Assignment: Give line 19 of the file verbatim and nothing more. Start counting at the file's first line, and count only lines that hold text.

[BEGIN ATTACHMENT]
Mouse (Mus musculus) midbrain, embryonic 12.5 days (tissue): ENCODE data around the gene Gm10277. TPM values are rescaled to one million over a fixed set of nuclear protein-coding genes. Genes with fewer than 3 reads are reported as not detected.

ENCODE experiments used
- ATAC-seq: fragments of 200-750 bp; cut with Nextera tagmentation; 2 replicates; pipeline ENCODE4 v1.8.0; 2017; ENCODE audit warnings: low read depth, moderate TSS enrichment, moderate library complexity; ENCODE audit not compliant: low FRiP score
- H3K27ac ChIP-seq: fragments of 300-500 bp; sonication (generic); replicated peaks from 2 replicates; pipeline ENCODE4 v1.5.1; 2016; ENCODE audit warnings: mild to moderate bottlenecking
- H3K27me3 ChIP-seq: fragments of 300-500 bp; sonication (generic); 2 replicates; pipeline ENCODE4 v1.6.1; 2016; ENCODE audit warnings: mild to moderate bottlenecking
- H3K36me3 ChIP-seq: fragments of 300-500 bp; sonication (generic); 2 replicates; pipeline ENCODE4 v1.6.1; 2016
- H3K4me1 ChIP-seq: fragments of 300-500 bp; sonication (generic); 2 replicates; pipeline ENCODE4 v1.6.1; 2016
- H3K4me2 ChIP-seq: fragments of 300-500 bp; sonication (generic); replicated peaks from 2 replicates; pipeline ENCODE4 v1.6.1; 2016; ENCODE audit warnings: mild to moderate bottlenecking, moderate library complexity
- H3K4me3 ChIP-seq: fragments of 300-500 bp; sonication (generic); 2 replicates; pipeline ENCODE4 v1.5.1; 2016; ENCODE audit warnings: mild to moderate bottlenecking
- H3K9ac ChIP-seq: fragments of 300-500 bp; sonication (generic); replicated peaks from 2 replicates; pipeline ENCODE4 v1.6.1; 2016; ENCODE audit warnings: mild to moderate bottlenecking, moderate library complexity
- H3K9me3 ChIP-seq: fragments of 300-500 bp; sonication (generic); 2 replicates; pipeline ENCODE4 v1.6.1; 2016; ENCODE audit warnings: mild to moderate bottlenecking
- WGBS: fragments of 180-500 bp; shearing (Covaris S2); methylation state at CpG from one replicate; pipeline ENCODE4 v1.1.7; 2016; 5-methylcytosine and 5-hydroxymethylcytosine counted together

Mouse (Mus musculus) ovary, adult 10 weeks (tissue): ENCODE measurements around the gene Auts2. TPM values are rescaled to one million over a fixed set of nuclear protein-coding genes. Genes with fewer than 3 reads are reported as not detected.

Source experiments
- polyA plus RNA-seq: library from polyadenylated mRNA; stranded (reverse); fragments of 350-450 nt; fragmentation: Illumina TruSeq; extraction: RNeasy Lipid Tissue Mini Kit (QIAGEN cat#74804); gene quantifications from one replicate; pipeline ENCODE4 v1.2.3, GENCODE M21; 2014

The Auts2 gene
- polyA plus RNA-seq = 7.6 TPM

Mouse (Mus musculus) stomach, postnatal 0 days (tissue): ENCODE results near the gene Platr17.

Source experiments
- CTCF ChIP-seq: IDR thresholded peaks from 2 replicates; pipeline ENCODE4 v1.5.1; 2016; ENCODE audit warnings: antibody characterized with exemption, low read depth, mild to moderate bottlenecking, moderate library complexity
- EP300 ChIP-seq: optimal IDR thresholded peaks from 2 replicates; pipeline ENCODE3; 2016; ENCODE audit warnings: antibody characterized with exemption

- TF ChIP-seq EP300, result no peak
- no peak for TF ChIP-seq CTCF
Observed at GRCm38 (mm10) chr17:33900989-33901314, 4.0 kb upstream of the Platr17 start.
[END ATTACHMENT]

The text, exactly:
Source experiments